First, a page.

Everyone giving blood was perfectly calm, reading books whilst lying on the bed things, needle in arm, blood bag on weird cradle thing that rocked slowly. No one looked remotely freaked out, or that this was weird. Am I the only person who doesn’t regularly have things stuck in their arms? Anyway, it was finally my turn and this scary nurse took me to a bed and made me lie down. She threw the clipboard with my details on onto my legs, along with everything else she’d need. She cleaned my arm behind the elbow joint with this sponge thing, and I felt a prick. I thought the needle was in so sighed in relief, but it was only the plastic edge of the sponge 😦 She wasn’t the most reassuring person in the world as I was hoping she’d chat away to distract me. She didn’t, she just looked at me like I was wasting her time 😦 She put a blood pressure cuff on (which I hate, it’s almost worse than getting jabs!) and sorted the blood bag out and all the tubes. My arm was on a rest at the side of the bed and suddenly the needle appeared from one of the tubes. My heart was going a bit mental. She told me to clench and relax my hand over and over, which I did, the whole time my eyes’ on the needle. And then it was in. I squeaked again, more out of surprise than pain as it was absolutely fine. Once it was taped to my arm, I felt ok as I couldn’t see the point of it anymore. Obviously I could still see the needle as it was sticking out of my frigging arm! But the point was hidden so I felt ok. All was good, just lay there clenching and relaxing my hand, staring at the ceiling and trying to pretend I was somewhere else. It wasn’t painful, just weird, you couldn’t feel the blood coming out or anything ( had assumed it was sucked out lol) but you can feel the needle which isn’t hurting, just….a bit achy, it was nothing really, I’d felt far worse trimming my nails.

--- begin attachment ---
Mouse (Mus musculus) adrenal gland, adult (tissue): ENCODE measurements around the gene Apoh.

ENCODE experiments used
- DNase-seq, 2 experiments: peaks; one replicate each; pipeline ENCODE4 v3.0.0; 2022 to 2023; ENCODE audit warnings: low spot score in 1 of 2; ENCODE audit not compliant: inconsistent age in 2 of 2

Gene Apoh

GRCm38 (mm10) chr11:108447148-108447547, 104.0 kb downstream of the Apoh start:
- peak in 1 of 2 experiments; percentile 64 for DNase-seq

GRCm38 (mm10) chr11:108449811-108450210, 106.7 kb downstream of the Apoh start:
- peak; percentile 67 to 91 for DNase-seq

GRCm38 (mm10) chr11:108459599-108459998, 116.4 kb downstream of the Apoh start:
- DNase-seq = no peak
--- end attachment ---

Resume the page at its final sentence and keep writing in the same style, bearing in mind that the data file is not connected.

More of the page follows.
Once the bad was full, another nurse came over and that’s when the problems started. She was talking to me, but it sounded like she was a long way off in the distance, and I felt really hot and weird. I told her and everyone rushed around to get me things. I felt like a complete idiot as everyone else was calmly giving blood and then leaving, but here I was playing the dying swan! My feet were put on a wedge thing, the bed head lowered a little. The nurse put cold paper towels on my head and chatted away reassuringly. The head nurse came over and explained that it was due to the crash of adrenaline. My body had ben prepared for the procedure, but once it was over and the threat was gone, the adrenaline was spent and I felt like this. I asked the nurse if they ever had anyone actually faint, and she said it happened quite a lot – and was mostly men!

They got me a cold drink and talked to me until I felt ok (though extremely embarrassed for all the fuss I was making) I hadn’t even noticed the needle being taken out as I’d felt so weird. They put a plaster over the hole in my arm and told me to leave it on for 6 hours. When I felt normal again, they helped me over to the recovery area and plied me with more drinks (I couldn’t eat anything as it all had milk in!) Then it was all over and I was heading home.

I can’t stress enough how important it is to give blood. 4% of the human population donate and I personally think that that is appalling. 96% of people will take the blood if needed, but won’t give themselves! If you do anything today, please, please consider donating and joining the organ donation register (obv if it’s against your religion, that’s a completely different thing and understandable) as you WILL BE SAVING LIVES!

Two days on I have a tiny, pathetic dot of a mark where the needle went, and a bit of bruising, but feel absolutely fine. Nothing makes me prouder than looking at that mark and thinking I have done something to help. I was scared but did it anyway. x